[Part of the Great Catch-Up series]
My sister was a horse girl, which meant that she knew the names of every famous horse in history...and told me about them, whether I liked it or not. Ulysses S. Grant's horse? Cincinnatus. Robert E. Lee's? Traveller. Alexander the Great's horse? Bucephalus. And who was Comanche? The only survivor of Custer's last stand, the Battle of Little Bighorn.
And that last fact was all I knew about General George Armstrong Custer and Little Bighorn, other than some vague knowledge that he and his soldiers had died because of Custer's arrogant, poorly planned attack, and that Errol Flynn had played Custer in a movie (They Died with Their Boots On). When I saw that Nathaniel Philbrick had written a new book about Custer's Last Stand, conveniently called The Last Stand, I thought this was a good opportunity to learn the real story. I had enjoyed and learned a lot from Philbrick's Mayflower, about you know what, and absolutely loved Sea of Glory, his book about the 19th century US Exploring Expedition, a massive exploration of the Pacific Ocean. The leader of the expedition, Charles Wilkes, was a brilliant, but also arrogant and bratty, the kind of leader who puts the petty in petty officer. Having read that, I felt I could understand his attraction to Custer, another brilliant, but fatally flawed leader.
Overall, I enjoyed this book and felt I got a basic grasp of the events of Little Bighorn, but it didn't quite wow me. It's impressively researched (in an interesting twist, Philbrick did the endnotes for each chapter as a mini-essay; sadly, the book was quite overdue and I didn't get to spend enough time with these) and easy to read; there are lots of great quotes and excerpts from letters and contemporary reports. I had a few problems, though. One is completely my fault--sometimes, no matter how many maps an author includes (and there really are a good number in here), I still have trouble following descriptions of military movements. A map with arrows isn't enough; I think I need maps in a comic strip layout, showing the progression of little groups of soldiers. I am that poor at visually conceiving a battlefield from the text.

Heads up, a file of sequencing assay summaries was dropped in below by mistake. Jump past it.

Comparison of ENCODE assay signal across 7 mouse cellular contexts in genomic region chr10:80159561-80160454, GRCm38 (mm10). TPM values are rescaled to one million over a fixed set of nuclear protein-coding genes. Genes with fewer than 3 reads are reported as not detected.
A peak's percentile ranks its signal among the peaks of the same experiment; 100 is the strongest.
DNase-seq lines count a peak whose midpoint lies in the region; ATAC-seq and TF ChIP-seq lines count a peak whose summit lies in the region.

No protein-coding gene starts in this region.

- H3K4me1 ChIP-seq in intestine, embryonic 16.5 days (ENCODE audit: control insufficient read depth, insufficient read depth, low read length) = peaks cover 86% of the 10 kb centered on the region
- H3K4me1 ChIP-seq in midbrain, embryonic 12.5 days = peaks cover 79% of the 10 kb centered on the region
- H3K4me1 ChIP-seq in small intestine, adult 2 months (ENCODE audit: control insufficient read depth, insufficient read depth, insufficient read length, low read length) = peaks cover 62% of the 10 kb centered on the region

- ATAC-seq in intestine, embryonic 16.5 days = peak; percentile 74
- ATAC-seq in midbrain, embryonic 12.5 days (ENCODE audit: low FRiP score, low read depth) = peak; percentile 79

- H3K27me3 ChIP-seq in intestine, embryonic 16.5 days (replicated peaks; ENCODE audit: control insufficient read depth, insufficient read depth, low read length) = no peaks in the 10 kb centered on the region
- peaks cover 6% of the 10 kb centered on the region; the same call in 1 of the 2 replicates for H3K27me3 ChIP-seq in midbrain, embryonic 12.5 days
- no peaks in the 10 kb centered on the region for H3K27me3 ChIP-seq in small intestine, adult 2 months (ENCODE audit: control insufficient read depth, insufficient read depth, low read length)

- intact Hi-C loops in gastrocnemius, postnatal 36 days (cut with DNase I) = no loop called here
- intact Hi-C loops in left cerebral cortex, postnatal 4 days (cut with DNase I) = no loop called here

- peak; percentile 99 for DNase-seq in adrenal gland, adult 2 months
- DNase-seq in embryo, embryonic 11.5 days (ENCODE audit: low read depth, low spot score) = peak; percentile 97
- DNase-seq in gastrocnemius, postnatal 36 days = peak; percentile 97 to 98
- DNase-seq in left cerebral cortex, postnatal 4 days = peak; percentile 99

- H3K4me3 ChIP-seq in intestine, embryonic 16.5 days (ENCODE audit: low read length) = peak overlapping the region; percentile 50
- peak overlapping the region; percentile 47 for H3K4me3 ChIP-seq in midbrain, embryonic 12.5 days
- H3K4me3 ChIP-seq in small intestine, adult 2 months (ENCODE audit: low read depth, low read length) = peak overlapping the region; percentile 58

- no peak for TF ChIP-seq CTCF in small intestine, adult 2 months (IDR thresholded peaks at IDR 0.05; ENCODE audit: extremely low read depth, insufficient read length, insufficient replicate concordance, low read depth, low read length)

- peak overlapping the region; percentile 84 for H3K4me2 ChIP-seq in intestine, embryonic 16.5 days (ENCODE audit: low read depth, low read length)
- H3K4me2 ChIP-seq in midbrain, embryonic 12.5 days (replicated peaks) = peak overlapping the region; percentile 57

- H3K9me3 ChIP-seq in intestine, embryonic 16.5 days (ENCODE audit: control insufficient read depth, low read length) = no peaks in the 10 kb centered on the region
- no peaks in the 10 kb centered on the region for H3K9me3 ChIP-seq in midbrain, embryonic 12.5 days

What Philbrick did do that I disliked was to place a partial description of an important event in Custer's career (the Battle of Washita) very early in the book, then came back to it over one hundred pages later. I found myself flipping back and forth to try to clarify references to things that had happened earlier. There were a few other instances where he jumped in and out of chronological order. I hate to be boring old Miss Linear, but for readers who are really unfamiliar with the time period and events, this makes the book difficult to navigate--and I would think that authors hope to attract not just the hardcore fans, but also some people who are new to the subject.
The biggest problem I had was something that is perhaps more about opinion than fact. Sometimes historians write completely down the line neutral; others have a decided point of view. Both can work when done well (and when readers can identify what is fact and what is opinion). In this case, though, I had a sense that of a foggy, unrealized opinion. It seemed to me like Philbrick had gone into the book, or maybe somewhere along the way had decided that he really wanted to find a way to clear Custer's name. Maybe it was his superior, General Terry's fault for giving orders that said one thing, but implied another. Maybe it was Major Reno and Captain Benteen's fault for ignoring signals that Custer was in trouble. Both of these may have elements of truth, but in the end it seems hard for anyone to ignore the fact that Custer's understanding of the situation was wrong (he underestimated the size of the Lakota village, and thought he could force the warriors into surrender taking the women and children hostage), and that he likely fatally weakened his force by splitting it into too many smaller groups.
Overall, this is a pretty good book, perhaps a little confusing at times, but perhaps that's fitting in a story where so many events and people were lost in the fog of battle (Philbrick does an excellent job of conveying how hard it can be for anyone to know what's going on in the middle of a smoke-filled, loud fight). Since most of the survivors came from the Lakota and Cheyenne side, there are plenty of vivid quotes and descriptions from them. Philbrick makes the Lakota leader Sitting Bull the de facto hero of the story, since the other choice of protagonist (Custer), can't live up to the title. It's hard to feel good about that, though, knowing, as Philbrick reveals (partially, again) very early in the book that Sitting Bull came to an unfortunate end in a shootout with US Indian agency police. There's very little to feel good about here at all--except for Comanche, who lived for another fifteen years or so after Custer's last stand. The hero of the day was the one who never could tell a word about what happened.